Friday, June 25, 2004

Free Software: why it's A Good Thing (TM)

Eric S. Raymond (ESR) has released the latest Halloween Document, eleventh in the series and titled 'Get the FUD'. Unlike the first few documents, which were genuine Microsoft memoranda leaked to Raymond, this appears to be merely biased commentary. It's even intellectually dishonest to call it a 'Halloween Document.'
It's a good time to take stock of where we are, what our favorite evil empire is doing, and how best to respond.

If he wants to be taken seriously, he should stop using phrases like 'our favourite evil empire.' It only makes him sound childish. Can he not produce a reasoned article any more? And then, of course, he doesn't miss the opportunity to take a sideways dig at Richard Stallman and the FSF.
Hello? If there is actually anyone still left on the planet who thinks the term "free software" was a good idea, I hope they're paying attention. Because what Microsoft is doing here is exploiting the old familiar gratis/libre ambiguity of the word "free" in yet another way. They're setting up for a claim that "free software" advocates are lying or deluded because Linux has a nonzero TCO. Therefore, goes the implication, you can't really trust them about that other freedom thing, can you?

I happen to be one of those poor misguided fools who think that "free software" was a good idea. "Open Source" just doesn't cut it. The fact that the source code is available is good, but how would you feel if I distributed source as well as executable code, but made it illegal for you to redistribute modified code? That would reduce the advantage of the Free/Open Source paradigm to essentially nothing. The idea is that any user has the same rights as the author; the right to do whatever he (or she) wishes with the program. The idealism behind free software is precisely what makes it so powerful and appealing. I always had the feeling that ESR never understood this.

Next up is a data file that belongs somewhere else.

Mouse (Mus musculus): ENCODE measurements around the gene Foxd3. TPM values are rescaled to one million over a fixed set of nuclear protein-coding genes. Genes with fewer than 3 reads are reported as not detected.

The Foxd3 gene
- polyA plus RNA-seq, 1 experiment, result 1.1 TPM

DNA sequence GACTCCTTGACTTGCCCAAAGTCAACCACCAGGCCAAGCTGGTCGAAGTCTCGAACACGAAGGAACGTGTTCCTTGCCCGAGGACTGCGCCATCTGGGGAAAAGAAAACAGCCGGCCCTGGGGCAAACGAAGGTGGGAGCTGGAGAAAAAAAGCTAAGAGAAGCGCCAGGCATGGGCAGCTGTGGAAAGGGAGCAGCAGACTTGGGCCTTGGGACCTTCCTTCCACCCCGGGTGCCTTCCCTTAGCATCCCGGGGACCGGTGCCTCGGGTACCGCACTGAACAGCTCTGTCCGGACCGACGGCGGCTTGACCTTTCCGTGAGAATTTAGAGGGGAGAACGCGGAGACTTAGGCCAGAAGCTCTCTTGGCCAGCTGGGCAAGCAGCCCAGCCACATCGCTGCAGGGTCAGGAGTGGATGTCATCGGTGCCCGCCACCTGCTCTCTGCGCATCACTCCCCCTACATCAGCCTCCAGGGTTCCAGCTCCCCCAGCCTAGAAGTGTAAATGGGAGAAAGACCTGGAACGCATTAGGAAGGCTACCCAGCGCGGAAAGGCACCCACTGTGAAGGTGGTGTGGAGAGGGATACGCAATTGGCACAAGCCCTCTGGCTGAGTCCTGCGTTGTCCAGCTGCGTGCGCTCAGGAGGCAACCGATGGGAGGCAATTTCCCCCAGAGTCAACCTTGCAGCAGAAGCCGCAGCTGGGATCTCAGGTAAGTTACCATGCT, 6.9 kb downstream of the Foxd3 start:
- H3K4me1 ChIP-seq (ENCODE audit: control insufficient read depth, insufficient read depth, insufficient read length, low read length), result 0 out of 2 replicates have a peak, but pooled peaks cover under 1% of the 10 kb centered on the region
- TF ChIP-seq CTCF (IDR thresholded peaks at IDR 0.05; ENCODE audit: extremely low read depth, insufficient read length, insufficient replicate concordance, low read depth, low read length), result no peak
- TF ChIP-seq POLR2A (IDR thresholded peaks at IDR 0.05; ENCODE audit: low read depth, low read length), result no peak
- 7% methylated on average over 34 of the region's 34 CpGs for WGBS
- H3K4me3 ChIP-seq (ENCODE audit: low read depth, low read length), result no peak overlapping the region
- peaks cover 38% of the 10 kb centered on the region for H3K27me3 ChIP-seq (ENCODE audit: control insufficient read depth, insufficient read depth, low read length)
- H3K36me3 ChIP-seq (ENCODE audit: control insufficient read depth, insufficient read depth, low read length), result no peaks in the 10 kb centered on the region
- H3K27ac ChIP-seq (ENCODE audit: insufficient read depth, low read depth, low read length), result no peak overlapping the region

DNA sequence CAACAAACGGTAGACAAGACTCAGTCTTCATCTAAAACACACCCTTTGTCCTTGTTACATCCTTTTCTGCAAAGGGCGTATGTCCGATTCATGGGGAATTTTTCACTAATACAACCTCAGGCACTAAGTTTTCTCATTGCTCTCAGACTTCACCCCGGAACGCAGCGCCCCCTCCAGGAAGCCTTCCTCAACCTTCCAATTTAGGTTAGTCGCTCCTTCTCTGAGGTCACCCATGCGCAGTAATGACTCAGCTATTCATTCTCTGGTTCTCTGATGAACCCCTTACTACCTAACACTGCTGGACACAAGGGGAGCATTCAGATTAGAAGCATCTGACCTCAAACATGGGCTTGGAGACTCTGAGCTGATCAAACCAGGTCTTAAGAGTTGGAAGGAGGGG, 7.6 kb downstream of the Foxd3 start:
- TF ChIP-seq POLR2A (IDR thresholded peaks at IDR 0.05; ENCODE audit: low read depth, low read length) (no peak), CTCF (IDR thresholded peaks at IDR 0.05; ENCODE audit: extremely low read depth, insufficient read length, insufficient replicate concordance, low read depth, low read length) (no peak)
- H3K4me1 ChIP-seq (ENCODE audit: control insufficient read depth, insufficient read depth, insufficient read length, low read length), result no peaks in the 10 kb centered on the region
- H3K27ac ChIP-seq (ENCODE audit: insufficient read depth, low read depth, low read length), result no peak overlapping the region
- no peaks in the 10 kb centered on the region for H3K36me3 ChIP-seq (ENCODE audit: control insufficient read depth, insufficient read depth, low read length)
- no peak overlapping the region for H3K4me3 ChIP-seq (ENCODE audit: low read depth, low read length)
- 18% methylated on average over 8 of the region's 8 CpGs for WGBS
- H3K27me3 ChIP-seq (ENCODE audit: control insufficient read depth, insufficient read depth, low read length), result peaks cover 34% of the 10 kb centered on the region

Honestly, though, I think Raymond spends too much time attacking Microsoft / defending GNU/Linux (though he, of course, calls it Linux) and not enough time focussing on how to make it better. There was an interesting discussion of the latest Halloween document on Slashdot, and Junks Jerzey had this to say
Remember how Linux advocates, real early on, used to love to quote Ghandi? You know, first they ignore you, then they laugh at you, then they fight you, then you've won? Well, it works both ways. Now we have both camps bitterly and intentionally fighting with each other. And what good does it do? If Linux--excuse me, I mean "open source in general" is so blindly superior to Windows in every single way, then that's it. It's over. The existing momentum will carry through and eventually the better solution wins. It's a quiet revolution. Now what should be worrying people like Mr. Raymond is that ... Linux *isn't* so blindingly superior as to carry the day

If you haven't already, visit the FSF website and read about their Philosophy.

I've recently read a lot of reports, often produced by "think tanks", on why Free Software is 'viral', 'unethical', 'un-American' (the authors seem to think this is a bad thing), 'communist' and so on. Typically, I've found that they're badly written, and often plain wrong on substantive issues.

As a classical example, Defenders of Property Rights has this report (Sorry, another PDF) on what they call the "Open Source movement". Of course, it's riddled with atrocious errors. They claim that the movement took off last year in Europe (how dare those socialist Europeans attack our American profit-making way of life?), ignoring the fact that Richard Stallman was working at MIT (which was in Boston, Massachusetts, when I last checked) when he decided to launch the Free Software movement in 1984. What's infinitely worse, though, is that they attempt to shock the reader by explaining how those evil, commie, open software nuts take advantage of the unsuspecting American population with their diabolical licensing schemes.